Ted Lasso

Ted Lasso: Season 1

Ted Lasso
Genre: Sport Comedy
Service: AppleTV+
Creators: B. Lawrence/J. Sudiekis
B. Hunt
Season Year: 2020
Watch: Apple TV+

It’s no secret that 2020 was a garbage year. There were so many sucky things, I don’t even have room here to list them. Or the patience, really, to do so. And, honestly, when I first heard about Ted Lasso on the really anemic Apple TV+ network, I wanted to take a hard pass. It seemed too positive. Too goofy. Too much a show out of time. A time when silly was okay, as compared with our current era when everything is a flaming bag a shit inside of a dumpster fire. That Jason Sudeikis mustache alone was enough of a reason for me to be suspicious that this was an unserious endeavor that had no place in our society of cultural wokeness. A redneck football coach making good? No thanks.

But, you know what? This tale of a white guy going over the pond to teach other white guys how to play a white-guy game was at least not condescending to a whole group of minorities or socio-economic youths like Dangerous Minds, Wildcats. Or The Blind Side, I guess. Instead, we have what feels almost like a remake of Major League. I mean the whole setup is a bit different, but the core idea of purposely tanking a team by making intentionally bad decisions is central. And that first decision is hiring Ted Lasso, a man with no experience coaching soccer to coach soccer. Like literally a man with no idea about any of the rules, any of the history, or even any of the culture of the sport of the country in which it’s played. You’d think the dude would have at least Googled that shit on the plane ride over.

In fact, the entire plot of this show is downright silly. Though it’s certainly a way to tell a perfect fish-out-of-water story. This rah-rah American college football coach with all of his quintessential rah-rah America sentiment is sent into the den of nihilistic English football fandom where hope is a four-letter word. Where losing is a way of life. An alter on which fans flog themselves and love their teams while hating everything about them. The only thing that even rivals this in America, I would think, is maybe being a Knicks fan? Though that’s a hell I don’t know much about.

Anyhow, watching an endlessly positive man in Ted Lasso battle the dour, long-suffering fans of a team, AFC Richmond, is pretty damned funny. They’re immediately skeptical that this wacky college football coach can come in and turn around their football club. Thing is, the new owner, Rebecca Welton (Hannah Waddingham), has no intention of her experiment succeeding. Reason being, she’s just inherited the team as part of a divorce settlement from her philandering husband. Realistic? Not at all. But this is the setup (which is, once again, very similar to Major League). But instead of trying to tank to get the team from Cleveland to Miami, Rebecca wants to tank the team out of spite. She knows the only thing her husband loves more than his young mistresses is his beloved football club. And them failing is him failing.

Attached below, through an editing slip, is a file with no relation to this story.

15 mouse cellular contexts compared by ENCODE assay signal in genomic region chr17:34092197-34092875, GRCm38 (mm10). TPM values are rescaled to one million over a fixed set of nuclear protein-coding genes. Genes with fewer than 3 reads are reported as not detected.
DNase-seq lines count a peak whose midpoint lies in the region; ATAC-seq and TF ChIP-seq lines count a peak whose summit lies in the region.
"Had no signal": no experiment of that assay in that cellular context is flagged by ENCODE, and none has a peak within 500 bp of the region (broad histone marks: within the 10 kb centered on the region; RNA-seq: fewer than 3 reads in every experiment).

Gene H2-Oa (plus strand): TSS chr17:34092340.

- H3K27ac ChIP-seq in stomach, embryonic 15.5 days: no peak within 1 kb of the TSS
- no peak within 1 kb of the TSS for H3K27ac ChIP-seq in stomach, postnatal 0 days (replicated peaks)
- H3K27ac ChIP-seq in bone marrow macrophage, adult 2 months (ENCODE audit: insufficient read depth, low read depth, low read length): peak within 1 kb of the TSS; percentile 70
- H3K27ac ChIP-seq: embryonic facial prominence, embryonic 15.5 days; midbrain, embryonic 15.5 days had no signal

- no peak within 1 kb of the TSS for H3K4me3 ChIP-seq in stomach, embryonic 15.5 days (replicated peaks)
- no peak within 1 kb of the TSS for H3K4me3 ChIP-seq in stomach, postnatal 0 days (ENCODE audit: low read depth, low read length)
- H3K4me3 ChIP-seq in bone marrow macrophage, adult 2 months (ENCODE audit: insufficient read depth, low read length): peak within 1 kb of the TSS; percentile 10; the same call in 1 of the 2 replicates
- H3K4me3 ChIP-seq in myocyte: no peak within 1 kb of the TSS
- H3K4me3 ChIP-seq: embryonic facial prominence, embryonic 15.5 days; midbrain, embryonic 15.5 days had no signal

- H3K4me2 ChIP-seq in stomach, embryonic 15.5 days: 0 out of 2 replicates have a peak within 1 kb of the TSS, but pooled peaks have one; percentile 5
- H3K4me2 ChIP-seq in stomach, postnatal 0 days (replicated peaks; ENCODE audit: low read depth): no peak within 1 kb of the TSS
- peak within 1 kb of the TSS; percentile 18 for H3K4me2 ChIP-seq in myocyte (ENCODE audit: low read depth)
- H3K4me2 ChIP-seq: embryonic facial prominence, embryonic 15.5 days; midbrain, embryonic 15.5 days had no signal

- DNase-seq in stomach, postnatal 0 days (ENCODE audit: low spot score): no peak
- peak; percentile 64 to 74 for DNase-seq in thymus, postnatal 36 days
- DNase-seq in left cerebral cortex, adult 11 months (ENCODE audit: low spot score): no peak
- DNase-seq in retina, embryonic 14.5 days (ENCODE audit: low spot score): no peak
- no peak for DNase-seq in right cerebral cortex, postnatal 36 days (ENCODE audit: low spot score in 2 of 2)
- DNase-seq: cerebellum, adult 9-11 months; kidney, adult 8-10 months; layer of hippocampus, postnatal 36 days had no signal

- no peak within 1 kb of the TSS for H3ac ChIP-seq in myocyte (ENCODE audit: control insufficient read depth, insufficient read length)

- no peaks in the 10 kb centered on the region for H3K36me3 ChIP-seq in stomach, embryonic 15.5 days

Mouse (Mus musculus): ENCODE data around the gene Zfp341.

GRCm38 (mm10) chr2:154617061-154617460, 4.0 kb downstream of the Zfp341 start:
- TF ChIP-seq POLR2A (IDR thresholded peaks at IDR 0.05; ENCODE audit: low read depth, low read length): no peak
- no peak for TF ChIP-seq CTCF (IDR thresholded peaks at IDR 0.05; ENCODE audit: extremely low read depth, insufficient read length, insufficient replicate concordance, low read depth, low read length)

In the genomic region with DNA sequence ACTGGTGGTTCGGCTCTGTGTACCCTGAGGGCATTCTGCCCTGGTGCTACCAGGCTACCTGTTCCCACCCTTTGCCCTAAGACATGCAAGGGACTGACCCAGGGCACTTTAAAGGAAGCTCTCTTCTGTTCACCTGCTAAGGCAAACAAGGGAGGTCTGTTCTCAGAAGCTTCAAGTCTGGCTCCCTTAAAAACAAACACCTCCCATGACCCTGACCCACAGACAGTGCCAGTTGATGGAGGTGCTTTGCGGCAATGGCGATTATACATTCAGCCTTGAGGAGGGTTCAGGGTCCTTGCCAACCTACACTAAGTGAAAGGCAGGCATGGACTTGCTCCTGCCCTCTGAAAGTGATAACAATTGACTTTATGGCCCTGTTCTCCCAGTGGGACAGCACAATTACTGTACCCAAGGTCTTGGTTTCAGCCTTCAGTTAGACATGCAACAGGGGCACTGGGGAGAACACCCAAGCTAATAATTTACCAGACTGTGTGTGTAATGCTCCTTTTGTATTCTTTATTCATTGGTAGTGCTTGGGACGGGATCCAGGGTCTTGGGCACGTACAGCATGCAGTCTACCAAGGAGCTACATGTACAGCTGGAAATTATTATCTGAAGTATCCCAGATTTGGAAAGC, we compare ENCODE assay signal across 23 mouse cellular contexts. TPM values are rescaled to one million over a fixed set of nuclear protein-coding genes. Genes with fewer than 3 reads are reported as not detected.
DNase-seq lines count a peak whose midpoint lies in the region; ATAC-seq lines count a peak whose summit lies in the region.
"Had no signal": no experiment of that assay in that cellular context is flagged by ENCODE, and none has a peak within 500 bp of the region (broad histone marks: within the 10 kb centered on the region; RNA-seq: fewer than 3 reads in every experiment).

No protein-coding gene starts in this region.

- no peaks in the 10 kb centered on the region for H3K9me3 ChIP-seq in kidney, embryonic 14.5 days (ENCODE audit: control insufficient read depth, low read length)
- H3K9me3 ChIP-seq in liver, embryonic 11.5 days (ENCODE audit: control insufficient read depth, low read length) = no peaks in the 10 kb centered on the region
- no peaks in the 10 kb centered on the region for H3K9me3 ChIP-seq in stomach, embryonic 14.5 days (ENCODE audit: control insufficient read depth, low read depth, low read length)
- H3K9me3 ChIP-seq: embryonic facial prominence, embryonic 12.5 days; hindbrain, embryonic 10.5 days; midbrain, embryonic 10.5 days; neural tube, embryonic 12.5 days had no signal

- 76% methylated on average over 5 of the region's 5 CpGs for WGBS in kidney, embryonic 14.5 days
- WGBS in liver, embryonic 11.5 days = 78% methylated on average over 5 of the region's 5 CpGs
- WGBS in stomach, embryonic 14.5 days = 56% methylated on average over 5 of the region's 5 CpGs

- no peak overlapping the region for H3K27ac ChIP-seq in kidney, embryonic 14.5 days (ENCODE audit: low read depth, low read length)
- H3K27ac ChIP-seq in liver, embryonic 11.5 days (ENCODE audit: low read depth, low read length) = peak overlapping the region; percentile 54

Of course, Ted knows nothing of this plan and, like everything else in life, he puts in the earnest effort to make it work. Despite not knowing what offsides is. The team is made up of the preening young star, the grizzled, but intelligent veteran, the new, new star… Which should all feel pretty damned familiar. But it’s really all about Ted. Or, more so, Jason Sudeikis. He plays it goofy. And that’s where I thought it would stop. But there are layers to this sunny character. The reason for him uprooting his life in Kansas City after coaching his team to a Division II title turns out to be way more heartbreaking than we would have thought. And his insanely positive attitude is somehow not as saccharine as it could be. There’s a subtlety to the writing and the performance that make it infectious. That is really, really good.

And, yes, 2020 was a shit year. And, yes, Ted Lasso could have been a colossal swing and a miss by ignoring the environment and just sticking out like a fart in a silent room. But instead, they crafted a show that is incredibly watchable, weirdly positive and well made. Granted, the actual soccer action is complete trash. No, seriously, it’s some of the worst sports footage since Teen Wolf.  But, ultimately it’s not a show about sports. Well, it is a show about sports… But one that is remarkably universal and sets itself up for a season two that I’m very excited to watch. I hate being this positive about something so positive, but that’s just me and my new 2021 brain.